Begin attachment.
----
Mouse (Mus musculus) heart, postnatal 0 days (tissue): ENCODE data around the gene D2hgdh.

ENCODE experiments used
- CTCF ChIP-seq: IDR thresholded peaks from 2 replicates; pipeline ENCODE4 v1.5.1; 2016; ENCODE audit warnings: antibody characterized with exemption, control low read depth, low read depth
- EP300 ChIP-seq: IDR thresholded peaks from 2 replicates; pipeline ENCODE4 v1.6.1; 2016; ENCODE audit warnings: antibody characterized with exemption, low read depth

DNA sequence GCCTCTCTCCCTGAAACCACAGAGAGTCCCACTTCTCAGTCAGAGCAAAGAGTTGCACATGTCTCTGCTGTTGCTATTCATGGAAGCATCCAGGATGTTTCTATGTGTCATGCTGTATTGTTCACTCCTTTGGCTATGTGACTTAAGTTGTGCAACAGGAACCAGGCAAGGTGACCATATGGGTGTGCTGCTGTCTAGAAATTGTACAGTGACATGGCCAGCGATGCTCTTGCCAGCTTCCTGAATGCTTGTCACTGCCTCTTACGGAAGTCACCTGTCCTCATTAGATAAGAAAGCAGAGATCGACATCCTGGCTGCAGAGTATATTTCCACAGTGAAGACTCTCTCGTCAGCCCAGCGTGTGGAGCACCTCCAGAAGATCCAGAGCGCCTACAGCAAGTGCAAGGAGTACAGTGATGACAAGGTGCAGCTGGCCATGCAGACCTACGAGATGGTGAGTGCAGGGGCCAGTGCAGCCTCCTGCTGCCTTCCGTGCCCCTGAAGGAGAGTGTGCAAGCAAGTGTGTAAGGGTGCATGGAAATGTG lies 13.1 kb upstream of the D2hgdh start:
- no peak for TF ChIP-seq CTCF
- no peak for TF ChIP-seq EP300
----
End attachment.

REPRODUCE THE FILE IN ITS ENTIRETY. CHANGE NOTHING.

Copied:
Mouse (Mus musculus) heart, postnatal 0 days (tissue): ENCODE data around the gene D2hgdh.

ENCODE experiments used
- CTCF ChIP-seq: IDR thresholded peaks from 2 replicates; pipeline ENCODE4 v1.5.1; 2016; ENCODE audit warnings: antibody characterized with exemption, control low read depth, low read depth
- EP300 ChIP-seq: IDR thresholded peaks from 2 replicates; pipeline ENCODE4 v1.6.1; 2016; ENCODE audit warnings: antibody characterized with exemption, low read depth

DNA sequence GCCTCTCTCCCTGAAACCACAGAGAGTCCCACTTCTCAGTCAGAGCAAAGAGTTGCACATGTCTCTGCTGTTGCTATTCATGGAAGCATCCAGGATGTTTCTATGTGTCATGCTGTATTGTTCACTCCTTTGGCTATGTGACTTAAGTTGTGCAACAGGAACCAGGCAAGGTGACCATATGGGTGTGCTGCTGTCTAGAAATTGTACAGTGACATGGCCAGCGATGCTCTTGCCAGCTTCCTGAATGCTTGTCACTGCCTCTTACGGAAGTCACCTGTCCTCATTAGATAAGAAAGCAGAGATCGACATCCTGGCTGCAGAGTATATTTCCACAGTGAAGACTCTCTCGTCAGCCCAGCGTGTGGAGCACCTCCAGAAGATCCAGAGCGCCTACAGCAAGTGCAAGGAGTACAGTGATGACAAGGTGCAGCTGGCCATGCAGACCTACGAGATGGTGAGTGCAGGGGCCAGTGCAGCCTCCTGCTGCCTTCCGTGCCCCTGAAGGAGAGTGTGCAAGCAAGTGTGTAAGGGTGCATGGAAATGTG lies 13.1 kb upstream of the D2hgdh start:
- no peak for TF ChIP-seq CTCF
- no peak for TF ChIP-seq EP300